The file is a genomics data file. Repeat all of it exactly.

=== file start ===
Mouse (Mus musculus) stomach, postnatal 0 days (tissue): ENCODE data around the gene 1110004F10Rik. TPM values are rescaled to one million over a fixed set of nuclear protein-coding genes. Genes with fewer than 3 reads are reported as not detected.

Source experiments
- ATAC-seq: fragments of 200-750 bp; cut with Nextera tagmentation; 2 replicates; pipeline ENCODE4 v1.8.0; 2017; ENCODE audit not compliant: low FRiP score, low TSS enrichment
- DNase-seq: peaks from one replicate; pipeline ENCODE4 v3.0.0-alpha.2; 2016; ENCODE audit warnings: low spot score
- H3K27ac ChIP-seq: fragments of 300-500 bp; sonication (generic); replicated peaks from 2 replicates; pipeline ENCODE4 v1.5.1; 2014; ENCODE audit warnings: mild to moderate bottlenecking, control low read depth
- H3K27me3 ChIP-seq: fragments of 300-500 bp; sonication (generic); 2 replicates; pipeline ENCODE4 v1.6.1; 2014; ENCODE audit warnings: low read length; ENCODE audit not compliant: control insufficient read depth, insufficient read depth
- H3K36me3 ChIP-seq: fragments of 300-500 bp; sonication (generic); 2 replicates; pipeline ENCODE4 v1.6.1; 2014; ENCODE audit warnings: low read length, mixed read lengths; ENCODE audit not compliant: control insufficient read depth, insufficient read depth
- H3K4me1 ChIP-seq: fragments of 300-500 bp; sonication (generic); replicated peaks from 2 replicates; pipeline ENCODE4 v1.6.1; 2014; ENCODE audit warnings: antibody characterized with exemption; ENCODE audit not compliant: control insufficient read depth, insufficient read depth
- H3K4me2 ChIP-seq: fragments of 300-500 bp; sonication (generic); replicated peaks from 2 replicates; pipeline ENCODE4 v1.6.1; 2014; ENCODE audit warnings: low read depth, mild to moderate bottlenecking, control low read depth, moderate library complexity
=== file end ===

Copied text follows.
Mouse (Mus musculus) stomach, postnatal 0 days (tissue): ENCODE data around the gene 1110004F10Rik. TPM values are rescaled to one million over a fixed set of nuclear protein-coding genes. Genes with fewer than 3 reads are reported as not detected.

Source experiments
- ATAC-seq: fragments of 200-750 bp; cut with Nextera tagmentation; 2 replicates; pipeline ENCODE4 v1.8.0; 2017; ENCODE audit not compliant: low FRiP score, low TSS enrichment
- DNase-seq: peaks from one replicate; pipeline ENCODE4 v3.0.0-alpha.2; 2016; ENCODE audit warnings: low spot score
- H3K27ac ChIP-seq: fragments of 300-500 bp; sonication (generic); replicated peaks from 2 replicates; pipeline ENCODE4 v1.5.1; 2014; ENCODE audit warnings: mild to moderate bottlenecking, control low read depth
- H3K27me3 ChIP-seq: fragments of 300-500 bp; sonication (generic); 2 replicates; pipeline ENCODE4 v1.6.1; 2014; ENCODE audit warnings: low read length; ENCODE audit not compliant: control insufficient read depth, insufficient read depth
- H3K36me3 ChIP-seq: fragments of 300-500 bp; sonication (generic); 2 replicates; pipeline ENCODE4 v1.6.1; 2014; ENCODE audit warnings: low read length, mixed read lengths; ENCODE audit not compliant: control insufficient read depth, insufficient read depth
- H3K4me1 ChIP-seq: fragments of 300-500 bp; sonication (generic); replicated peaks from 2 replicates; pipeline ENCODE4 v1.6.1; 2014; ENCODE audit warnings: antibody characterized with exemption; ENCODE audit not compliant: control insufficient read depth, insufficient read depth
- H3K4me2 ChIP-seq: fragments of 300-500 bp; sonication (generic); replicated peaks from 2 replicates; pipeline ENCODE4 v1.6.1; 2014; ENCODE audit warnings: low read depth, mild to moderate bottlenecking, control low read depth, moderate library complexity